Aharon and his sons are forbidden from mourning. They cannot express their pain and anguish nor demonstrate physically the impossibility of continuing normal existence as if nothing has occurred. Consequently, they cannot bare their heads nor rend their clothes.  If so, the acts of the metzora resemble acts of mourning; in other words, they resemble the response of one visited by death.  In fact, tzara'at itself is connected with death numerous times throughout the Torah.  The term nega, translated as "lesion" above, constitutes the Torah's standard term for tzara'at affliction and appears innumerable times throughout the laws of tzara'at.  

The term literally means "touch" and is used in the contexts of Bereishit (Genesis) and Shemot (Exodus) to connote a plague from G-d, the concrete manifestation of the "finger" or "hand" of G-d (cf. Genesis 12:17; Exodus 11:1).  Exodus 11:1 uses the phrase od nega echad, one more touch or plague, to herald the plague of the firstborn, the visitation of death upon the Egyptians.  In other words, visitation by a nega, the touch or hand of G-d, logically results in death.

This connection between nega-tzara'at and death is further strengthened by both the story of tzara'at found in Sefer Bemidbar (Numbers).  Upon speaking ill of Moshe and being chastised by G-d, Miriam is stricken with tzara'at (cf. Numbers 12:1-10).  At this point, Aharon, who had been party to the slander, beseeches Moshe not to hold a grudge against them and to pray for Miriam's welfare.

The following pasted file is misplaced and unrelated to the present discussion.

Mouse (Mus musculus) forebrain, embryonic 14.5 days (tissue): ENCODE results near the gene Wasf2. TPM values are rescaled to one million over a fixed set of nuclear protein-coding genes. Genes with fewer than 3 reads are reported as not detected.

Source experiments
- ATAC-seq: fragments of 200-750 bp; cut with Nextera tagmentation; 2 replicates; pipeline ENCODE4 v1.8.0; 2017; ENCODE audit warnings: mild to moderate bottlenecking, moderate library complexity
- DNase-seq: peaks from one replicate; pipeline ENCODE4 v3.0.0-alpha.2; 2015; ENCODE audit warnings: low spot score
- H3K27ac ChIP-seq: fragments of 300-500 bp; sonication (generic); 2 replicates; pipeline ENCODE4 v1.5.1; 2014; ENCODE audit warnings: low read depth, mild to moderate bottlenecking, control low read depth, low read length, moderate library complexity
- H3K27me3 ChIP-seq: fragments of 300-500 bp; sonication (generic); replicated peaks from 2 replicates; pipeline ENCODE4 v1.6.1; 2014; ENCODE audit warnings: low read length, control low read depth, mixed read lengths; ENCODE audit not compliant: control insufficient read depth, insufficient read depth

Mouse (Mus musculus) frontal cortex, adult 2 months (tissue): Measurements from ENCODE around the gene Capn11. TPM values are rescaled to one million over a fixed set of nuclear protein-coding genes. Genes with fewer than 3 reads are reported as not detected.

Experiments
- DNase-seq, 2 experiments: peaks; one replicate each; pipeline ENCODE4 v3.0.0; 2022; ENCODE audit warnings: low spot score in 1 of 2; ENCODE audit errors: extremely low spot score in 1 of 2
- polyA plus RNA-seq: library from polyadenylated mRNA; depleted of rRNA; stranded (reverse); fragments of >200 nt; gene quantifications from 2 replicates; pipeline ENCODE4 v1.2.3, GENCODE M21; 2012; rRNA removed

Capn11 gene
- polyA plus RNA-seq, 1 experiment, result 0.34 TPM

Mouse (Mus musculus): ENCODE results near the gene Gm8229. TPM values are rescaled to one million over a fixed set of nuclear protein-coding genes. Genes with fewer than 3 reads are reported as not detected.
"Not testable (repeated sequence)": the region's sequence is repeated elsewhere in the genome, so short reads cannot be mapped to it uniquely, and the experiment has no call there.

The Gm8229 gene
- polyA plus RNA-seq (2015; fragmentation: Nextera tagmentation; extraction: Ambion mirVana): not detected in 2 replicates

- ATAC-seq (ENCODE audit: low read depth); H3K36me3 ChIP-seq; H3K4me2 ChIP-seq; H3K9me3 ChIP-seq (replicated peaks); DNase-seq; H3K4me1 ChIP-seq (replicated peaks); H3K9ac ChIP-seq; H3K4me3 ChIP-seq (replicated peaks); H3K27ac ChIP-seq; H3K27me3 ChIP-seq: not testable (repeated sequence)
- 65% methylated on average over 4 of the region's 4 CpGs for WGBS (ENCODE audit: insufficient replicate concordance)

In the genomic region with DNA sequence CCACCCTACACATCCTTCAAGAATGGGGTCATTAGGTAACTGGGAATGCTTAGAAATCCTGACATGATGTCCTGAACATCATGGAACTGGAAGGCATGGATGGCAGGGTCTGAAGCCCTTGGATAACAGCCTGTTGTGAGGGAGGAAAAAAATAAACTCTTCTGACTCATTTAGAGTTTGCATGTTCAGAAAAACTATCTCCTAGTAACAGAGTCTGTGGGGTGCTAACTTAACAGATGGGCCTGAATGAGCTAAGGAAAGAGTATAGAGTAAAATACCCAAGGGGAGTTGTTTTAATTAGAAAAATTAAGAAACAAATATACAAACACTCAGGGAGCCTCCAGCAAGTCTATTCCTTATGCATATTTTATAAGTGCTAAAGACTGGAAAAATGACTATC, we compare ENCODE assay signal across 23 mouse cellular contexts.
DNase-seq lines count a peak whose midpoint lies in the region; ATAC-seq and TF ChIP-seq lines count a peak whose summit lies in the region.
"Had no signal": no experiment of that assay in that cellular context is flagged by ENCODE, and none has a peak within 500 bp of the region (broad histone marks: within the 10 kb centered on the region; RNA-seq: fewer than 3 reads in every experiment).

And Aharon said to Moshe: Please my master, account not to us the sin which we committed in our folly. Let her not be as one DEAD, who emerges from his mother's womb with half his flesh eaten away (cf. Numbers 12:11-12). 

Apparently, tzara'at symbolizes death.  The appearance of tzara'at resembles the appearance of a grisly miscarriage or stillborn baby.  The death of the flesh in tzara'at comprises a harbinger and portent of the ultimate punishment soon to be visited upon the sinner.  No wonder the metzora responds to his tzara'at as one responds to death.  In a last-ditch effort to stave off his fate, he proactively mourns his soul and his impending doom.


This connection between death and tzara'at should help shed some light on the topics contained within the latter parts of the "laws of tum'a and tahara."

As has often been pointed out, death defiles.  The corpse constitutes the "father of all tumot (contamination)."  Similarly, the shadow of death, the affliction of tzara'at, defiles.  But the metzora is not the only one in these sections of the Torah who has encountered death and had its shadow cast upon him. The people mentioned at the end of Parashat Metzora, those suffering from emissions, have also encountered the shadow of death.  The menstruating women faces the loss of potential life implicit in her bleeding, and zav and zava the "loss of life" implicit in their diseases and consequent inability to procreate.